While issues of toxicity are paramount to pharmacology and to nanomaterials, synthetic biology faces other kinds of issues as well. Here, one of the biggest problems is the deliberate or unintended release of a modified organism into the environment. In synthetic biology, the concept of SbD has become important in the recent years, in particular through the use of technical safeguards [4, 6, 7 5: 39 ]. One of the most popular technical safeguards found in products using synthetic biology is kill switches. Kill switches allow “switching off” of a cell, so that it stops functioning. However, with the increasing importance of designing for safety, there has also been an increasing realization that safety cannot be achieved through technical means only [5, 8, 9]. There are many aspects at stake that can be called issues of human practices, responsible research and innovation, or cultures of safety. This comes with the realization that safety considered as the absence of risks might not be an achievable goal when dealing with new technologies and their uncertainties.
The concept of SbD can be understood in at least three different ways. One, it may be understood as an approach to risk analysis or risk assessment, implying that risks are already assessed in the design phase. Two, it may be understood as a specific risk management strategy, i.e., addressing safety by design measures, or by built-in safety. An example is kill switches in synthetic biology. Third, SbD might be understood as a result of the design process implying absolute safety and the absence of risk when the technology is implemented.
In this paper, we will employ the second meaning of SbD. We think SbD is particularly interesting as a new way to think of risk management. This second meaning supposes the first, i.e., the assessing of risks during the design phase, but it by no means assumes the third, absolute safety. In fact, absolute safety is impossible and no design strategy can eliminate all risks particularly because of the many uncertainties involved.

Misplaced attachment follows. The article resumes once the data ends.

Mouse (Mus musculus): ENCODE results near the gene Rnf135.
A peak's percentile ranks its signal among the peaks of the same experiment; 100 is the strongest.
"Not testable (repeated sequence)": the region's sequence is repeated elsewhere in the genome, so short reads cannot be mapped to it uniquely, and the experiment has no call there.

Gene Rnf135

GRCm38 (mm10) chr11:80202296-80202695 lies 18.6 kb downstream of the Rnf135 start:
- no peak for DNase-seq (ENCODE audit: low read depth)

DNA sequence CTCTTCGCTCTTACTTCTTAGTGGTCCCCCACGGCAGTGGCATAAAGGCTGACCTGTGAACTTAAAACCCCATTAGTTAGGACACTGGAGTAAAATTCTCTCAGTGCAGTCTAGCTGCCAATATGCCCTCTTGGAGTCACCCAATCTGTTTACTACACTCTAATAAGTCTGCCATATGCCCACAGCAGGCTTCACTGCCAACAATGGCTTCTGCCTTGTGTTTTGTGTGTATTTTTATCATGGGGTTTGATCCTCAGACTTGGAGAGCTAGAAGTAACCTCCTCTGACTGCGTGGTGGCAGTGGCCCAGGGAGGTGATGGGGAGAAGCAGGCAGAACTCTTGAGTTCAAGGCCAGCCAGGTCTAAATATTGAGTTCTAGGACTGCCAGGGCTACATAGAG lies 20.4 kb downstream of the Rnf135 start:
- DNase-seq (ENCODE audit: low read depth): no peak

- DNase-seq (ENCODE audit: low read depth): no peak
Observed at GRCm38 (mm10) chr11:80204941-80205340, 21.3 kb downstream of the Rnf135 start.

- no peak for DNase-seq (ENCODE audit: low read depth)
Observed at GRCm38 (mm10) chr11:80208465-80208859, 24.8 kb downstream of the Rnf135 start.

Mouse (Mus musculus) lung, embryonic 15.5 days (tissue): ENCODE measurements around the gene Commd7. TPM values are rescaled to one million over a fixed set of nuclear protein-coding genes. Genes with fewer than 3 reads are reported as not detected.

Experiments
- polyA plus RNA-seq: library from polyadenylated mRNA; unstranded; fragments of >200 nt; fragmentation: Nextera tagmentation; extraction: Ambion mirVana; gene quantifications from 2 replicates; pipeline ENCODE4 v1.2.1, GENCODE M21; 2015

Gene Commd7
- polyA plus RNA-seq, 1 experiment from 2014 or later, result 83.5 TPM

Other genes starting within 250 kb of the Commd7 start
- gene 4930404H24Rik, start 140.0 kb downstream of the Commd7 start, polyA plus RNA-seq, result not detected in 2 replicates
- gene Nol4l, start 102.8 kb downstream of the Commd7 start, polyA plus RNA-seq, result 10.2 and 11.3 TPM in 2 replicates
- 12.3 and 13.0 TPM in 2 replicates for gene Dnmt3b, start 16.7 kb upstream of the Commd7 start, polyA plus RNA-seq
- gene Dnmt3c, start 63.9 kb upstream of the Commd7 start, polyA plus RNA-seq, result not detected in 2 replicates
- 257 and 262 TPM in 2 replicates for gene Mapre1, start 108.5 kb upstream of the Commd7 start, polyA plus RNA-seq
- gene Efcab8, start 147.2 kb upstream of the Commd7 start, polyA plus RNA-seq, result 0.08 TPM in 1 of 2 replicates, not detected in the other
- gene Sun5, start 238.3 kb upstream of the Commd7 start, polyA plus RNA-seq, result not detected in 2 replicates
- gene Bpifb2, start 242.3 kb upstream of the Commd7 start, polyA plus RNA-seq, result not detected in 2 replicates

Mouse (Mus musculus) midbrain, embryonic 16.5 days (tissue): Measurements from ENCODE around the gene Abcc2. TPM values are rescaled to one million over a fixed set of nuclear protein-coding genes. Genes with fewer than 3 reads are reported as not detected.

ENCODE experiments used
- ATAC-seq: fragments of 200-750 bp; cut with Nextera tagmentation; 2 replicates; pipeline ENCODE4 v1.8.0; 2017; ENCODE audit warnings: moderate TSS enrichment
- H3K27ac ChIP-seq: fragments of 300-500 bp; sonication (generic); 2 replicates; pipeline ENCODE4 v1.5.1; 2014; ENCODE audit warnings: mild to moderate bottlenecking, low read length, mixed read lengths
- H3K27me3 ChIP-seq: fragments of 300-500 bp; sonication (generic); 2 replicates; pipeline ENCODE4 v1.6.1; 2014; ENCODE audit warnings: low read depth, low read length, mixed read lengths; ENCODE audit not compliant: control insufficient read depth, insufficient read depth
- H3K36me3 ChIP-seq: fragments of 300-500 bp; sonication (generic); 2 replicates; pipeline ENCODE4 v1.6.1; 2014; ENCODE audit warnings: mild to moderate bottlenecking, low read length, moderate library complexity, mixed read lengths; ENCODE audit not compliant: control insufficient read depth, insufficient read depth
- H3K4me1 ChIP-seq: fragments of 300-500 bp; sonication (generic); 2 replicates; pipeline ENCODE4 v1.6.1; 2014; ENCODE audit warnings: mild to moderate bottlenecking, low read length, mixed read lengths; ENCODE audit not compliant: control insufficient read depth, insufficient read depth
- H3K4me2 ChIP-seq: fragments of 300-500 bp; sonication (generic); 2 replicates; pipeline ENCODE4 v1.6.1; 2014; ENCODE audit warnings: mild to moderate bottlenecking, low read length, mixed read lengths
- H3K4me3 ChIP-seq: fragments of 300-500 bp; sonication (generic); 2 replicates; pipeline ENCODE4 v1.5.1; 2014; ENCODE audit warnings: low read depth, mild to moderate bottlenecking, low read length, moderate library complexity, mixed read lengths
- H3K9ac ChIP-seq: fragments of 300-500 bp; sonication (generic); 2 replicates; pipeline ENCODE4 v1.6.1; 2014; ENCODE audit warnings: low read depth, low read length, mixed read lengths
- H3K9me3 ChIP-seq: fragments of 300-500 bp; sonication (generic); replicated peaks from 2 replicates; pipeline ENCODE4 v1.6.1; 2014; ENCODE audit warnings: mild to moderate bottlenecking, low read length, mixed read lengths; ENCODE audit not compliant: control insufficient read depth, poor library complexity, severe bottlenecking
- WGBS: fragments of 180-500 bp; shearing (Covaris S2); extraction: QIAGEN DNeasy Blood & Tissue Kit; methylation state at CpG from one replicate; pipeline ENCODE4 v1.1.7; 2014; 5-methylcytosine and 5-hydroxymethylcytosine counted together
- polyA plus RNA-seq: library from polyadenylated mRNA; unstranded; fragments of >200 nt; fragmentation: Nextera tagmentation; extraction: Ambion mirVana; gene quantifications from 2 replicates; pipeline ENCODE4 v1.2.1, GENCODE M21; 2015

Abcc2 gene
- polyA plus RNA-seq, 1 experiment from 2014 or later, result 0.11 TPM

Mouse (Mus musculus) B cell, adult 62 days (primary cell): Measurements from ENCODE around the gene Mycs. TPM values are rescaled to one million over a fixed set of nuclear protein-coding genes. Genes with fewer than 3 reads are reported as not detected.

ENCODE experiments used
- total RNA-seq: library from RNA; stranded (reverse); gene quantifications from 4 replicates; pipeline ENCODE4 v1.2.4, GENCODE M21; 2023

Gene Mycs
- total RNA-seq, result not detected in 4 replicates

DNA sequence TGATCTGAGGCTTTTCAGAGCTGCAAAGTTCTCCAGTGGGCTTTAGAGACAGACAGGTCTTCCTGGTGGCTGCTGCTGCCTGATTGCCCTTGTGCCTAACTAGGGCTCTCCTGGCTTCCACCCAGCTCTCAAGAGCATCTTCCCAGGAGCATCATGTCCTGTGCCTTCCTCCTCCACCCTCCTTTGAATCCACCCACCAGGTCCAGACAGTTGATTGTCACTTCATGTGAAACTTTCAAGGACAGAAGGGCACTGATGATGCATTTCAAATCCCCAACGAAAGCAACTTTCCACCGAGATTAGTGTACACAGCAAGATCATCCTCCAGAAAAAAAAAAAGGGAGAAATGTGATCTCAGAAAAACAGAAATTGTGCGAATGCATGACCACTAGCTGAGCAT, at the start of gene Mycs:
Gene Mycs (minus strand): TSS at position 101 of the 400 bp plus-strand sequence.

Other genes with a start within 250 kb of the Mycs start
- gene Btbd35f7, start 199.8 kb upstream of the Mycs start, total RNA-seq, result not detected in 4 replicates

We start therefore with pointing out how uncertainty affects the possibilities for SbD. After doing so, we focus on a specific kind of uncertainty, i.e., indeterminacy. With indeterminacy, we refer to the openness of causal chains of human action which may be a source of risks as we will see but also a source of safety. Our main question is how we can best deal with indeterminacy in designing for safety. We argue that in many situations it is better to accept indeterminacy and to use it as a potential source for safety rather than to design it out in an attempt to achieve full safety.
SbD approaches aim at addressing risks of new technologies like nanotechnology and synthetic biology already in the design phase to eliminate or at least reduce these risks. Doing so requires anticipating the risks of such technologies. However, anticipating risks is not easy given the uncertainty during the design phase . For new technologies with which there is little operating experience—such as nanotechnology and synthetic biology—this uncertainty is even higher and some risks may only become apparent once the technologies are employed .